This photo is implying the very opposite of open access.

I’m back, and thinking about the problems of the online world, especially in terms of possible projects. While my aforementioned goal of heroism is perhaps a little out of reach, and even acknowledging such a goal might be shooting myself in the bank account in regards to any of my future journal submissions with these publishers (Is that how it works?), small gains in the reception of smaller, self-maintained, open-access journals might be paving the way for new types of efficient knowledge sharing and impact. Efficient, but I don’t know about economically viable.

My initial foray into project-picking has highlighted this new kind of journal-ism as a possible project area. The way we approach free information online is changing. Wikipedia is no longer wholly dubious. Even the most unassuming blog post can be scrutinised with critical eyes. But how can we make it sustainable?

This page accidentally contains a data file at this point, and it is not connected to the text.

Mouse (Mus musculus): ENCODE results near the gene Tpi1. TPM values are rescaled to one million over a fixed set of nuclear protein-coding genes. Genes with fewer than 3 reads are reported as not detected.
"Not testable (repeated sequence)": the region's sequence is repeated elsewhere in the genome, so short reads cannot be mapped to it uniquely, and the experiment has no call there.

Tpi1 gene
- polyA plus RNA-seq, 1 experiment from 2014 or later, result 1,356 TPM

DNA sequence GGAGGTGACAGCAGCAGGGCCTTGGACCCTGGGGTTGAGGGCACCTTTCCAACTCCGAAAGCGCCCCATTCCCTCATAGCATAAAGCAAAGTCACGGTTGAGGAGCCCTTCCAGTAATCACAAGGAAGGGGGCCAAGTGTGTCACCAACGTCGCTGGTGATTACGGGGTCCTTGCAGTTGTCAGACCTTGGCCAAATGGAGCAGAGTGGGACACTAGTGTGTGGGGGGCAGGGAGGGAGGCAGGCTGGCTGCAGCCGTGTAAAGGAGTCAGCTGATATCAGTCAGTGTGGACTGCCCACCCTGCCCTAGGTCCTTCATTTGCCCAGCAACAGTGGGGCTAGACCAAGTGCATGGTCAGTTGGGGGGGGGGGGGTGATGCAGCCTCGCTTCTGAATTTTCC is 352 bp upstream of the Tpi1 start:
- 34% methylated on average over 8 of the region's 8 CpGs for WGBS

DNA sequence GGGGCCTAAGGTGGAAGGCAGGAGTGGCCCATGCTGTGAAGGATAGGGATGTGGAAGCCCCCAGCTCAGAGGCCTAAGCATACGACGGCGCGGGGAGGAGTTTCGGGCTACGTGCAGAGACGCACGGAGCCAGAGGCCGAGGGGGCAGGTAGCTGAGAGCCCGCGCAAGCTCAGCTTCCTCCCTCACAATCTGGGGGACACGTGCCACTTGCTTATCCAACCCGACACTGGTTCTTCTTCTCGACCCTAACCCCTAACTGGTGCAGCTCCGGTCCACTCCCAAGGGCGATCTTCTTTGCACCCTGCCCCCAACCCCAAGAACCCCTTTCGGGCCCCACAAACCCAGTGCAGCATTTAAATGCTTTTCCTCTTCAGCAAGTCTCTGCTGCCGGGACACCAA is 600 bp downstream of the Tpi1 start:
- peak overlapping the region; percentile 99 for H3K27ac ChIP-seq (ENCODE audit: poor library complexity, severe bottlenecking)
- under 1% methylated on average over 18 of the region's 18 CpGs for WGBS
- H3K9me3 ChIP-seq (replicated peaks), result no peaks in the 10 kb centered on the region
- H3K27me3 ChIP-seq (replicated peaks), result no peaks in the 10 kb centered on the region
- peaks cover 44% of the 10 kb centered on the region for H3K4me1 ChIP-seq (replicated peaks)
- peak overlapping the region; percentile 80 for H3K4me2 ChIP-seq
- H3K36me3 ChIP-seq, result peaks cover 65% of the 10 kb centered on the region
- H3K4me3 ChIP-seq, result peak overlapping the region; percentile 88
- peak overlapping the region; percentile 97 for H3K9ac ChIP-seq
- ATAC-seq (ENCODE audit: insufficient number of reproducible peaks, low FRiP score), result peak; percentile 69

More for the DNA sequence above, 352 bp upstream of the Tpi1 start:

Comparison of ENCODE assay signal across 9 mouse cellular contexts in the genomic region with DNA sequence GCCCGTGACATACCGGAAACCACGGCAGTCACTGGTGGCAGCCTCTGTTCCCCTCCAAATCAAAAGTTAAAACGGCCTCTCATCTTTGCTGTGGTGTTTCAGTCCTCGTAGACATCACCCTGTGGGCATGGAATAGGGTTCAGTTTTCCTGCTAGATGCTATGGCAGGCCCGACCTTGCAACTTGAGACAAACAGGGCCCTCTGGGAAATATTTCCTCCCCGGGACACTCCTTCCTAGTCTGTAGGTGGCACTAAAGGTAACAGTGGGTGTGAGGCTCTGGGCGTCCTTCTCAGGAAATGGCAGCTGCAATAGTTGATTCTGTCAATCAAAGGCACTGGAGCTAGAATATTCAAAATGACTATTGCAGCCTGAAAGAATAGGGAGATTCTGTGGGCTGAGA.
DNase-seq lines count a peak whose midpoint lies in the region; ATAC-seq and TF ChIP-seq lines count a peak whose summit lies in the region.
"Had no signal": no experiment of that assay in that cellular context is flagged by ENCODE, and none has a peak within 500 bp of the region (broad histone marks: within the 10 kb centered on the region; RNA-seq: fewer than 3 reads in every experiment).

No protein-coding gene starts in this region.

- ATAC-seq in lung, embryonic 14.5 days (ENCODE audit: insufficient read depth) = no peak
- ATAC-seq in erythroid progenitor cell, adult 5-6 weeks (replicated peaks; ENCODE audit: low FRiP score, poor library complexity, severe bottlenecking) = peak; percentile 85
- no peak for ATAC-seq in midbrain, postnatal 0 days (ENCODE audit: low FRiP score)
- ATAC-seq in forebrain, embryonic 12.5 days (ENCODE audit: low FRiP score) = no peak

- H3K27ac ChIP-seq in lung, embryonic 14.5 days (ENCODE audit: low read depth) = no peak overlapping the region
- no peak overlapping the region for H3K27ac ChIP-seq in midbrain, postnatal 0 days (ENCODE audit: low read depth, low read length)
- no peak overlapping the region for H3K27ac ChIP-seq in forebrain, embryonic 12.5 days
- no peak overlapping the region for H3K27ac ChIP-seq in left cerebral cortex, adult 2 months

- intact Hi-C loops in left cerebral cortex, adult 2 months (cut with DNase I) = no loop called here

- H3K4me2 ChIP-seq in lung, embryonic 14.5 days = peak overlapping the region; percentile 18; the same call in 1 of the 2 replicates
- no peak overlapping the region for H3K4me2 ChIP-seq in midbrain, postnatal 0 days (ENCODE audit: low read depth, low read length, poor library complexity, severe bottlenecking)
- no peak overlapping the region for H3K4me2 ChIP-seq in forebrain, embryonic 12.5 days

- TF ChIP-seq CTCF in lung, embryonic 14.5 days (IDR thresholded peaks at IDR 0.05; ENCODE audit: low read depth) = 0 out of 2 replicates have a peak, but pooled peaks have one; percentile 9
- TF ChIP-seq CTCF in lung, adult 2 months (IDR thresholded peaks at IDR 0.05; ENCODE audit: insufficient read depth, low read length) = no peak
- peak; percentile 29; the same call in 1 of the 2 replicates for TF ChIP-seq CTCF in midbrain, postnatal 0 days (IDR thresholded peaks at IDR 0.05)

Of course, the problems of free information are numerous without regulation. We can easily take ‘fake news’ and outdated online news as an example. News stories in the past week discussing the suspects of the Québec Mosque shooting, with one suspect released days ago, have yet to be updated; factually inaccurate allegations maintain an afterlife, despite the news being wholly outdated.

These seemingly unrelated issues affect how we professionalise, produce and present academic and other open-access products. How do we maintain the relevance and accuracy of our research? Should we even use that kind of approach?

I have many questions, but not many answers. But that is what research is for! Access and accuracy online are issues I imagine lecturers and researchers contend with too. A grounded awareness of how we find and access information online, and how we represent the outcomes of our research online, are important, whether it’s on Twitter, through databases, in blog posts, eBooks, etc.

In fact, it seems the premise of this module is to understand how we might apply critical and creative thinking to the digital–and other formats in light of the digital–in order to design, create and manage fruitful projects and conduct original research. For me, it goes back to the question of what we can do with all this information in our hands at all times. How can we make it useful?

Jannat Ahmed